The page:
Hands in the center as if they were a sports team, they yell Sinha Poribar! (Sinha family reunion) as they all raise their hands and cheer.
I am half a world away from home, visiting family for a reunion in Kolkata. I touch the feet of the adults when I greet them, a gesture of deep respect. I recognize the same teasing cheerfulness in my uncle Rontu-kaku that I see in my dad. All thirty-eight of them have my deep brown eyes and olive skin, and they welcome me so warmly, it’s almost overwhelming.
The gulab jamun has been eaten; the talent show begins. It doesn’t go on for an hour, rather, it lasts two days. My thirteen-year-old cousin, Pukai, performed a beautiful cultural dance, wearing her orange and red sari, and holding a small candle in each palm, depicting Diwali, the Festival of Lights. Piktu-kaku and Titu-kaku sang, hoarding the mike for several hours. I didn’t understand a single word of the Hindi songs, but I remember a sense of pride in being part of this warm and rich culture of my newfound family.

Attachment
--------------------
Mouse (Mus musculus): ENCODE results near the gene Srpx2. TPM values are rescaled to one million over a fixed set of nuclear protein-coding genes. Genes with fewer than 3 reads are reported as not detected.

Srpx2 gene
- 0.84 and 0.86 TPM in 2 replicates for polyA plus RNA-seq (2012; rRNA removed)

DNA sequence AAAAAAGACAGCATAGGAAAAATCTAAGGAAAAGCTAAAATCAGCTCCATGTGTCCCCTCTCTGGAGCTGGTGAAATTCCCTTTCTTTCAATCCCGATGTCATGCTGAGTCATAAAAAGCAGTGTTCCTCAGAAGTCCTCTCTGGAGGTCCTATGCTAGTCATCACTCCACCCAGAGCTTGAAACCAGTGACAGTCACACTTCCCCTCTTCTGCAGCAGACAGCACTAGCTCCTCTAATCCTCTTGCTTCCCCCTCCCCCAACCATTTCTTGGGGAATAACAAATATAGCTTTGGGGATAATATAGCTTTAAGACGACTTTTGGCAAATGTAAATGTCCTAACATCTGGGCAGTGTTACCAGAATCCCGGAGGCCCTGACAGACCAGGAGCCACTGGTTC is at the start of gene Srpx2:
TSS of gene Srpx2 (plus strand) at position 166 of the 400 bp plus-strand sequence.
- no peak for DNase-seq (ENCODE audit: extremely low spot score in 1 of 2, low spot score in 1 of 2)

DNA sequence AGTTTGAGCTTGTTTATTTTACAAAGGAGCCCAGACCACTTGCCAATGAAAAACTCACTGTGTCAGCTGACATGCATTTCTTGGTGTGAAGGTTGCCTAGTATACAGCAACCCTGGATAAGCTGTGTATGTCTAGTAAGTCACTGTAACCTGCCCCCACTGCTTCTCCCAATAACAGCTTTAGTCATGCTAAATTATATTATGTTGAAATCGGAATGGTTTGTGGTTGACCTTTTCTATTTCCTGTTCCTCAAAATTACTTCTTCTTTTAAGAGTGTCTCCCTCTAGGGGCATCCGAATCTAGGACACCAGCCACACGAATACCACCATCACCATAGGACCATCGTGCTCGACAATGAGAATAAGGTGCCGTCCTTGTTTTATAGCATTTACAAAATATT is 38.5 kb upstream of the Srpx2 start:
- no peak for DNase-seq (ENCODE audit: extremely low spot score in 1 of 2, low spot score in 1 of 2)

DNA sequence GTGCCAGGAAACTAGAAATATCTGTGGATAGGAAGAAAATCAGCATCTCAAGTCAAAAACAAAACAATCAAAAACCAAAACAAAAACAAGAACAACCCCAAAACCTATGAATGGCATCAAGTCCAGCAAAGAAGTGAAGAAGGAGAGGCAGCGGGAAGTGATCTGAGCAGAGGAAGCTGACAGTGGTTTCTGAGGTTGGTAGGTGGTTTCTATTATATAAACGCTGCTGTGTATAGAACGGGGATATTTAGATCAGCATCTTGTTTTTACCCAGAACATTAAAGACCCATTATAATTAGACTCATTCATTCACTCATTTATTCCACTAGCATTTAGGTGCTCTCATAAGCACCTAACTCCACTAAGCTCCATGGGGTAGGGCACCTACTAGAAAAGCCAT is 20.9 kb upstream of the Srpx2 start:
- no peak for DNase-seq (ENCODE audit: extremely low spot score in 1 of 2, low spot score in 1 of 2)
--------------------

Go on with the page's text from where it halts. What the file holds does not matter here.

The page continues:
I wonder how many gatherings like this have taken place over the years, while I was tucked away in my corner of American culture back in the States. Even so, somehow these people feel familiar, like home, and I blend in just like the chickpeas in the curry, without even trying. That’s because I am part of their community, which is my family.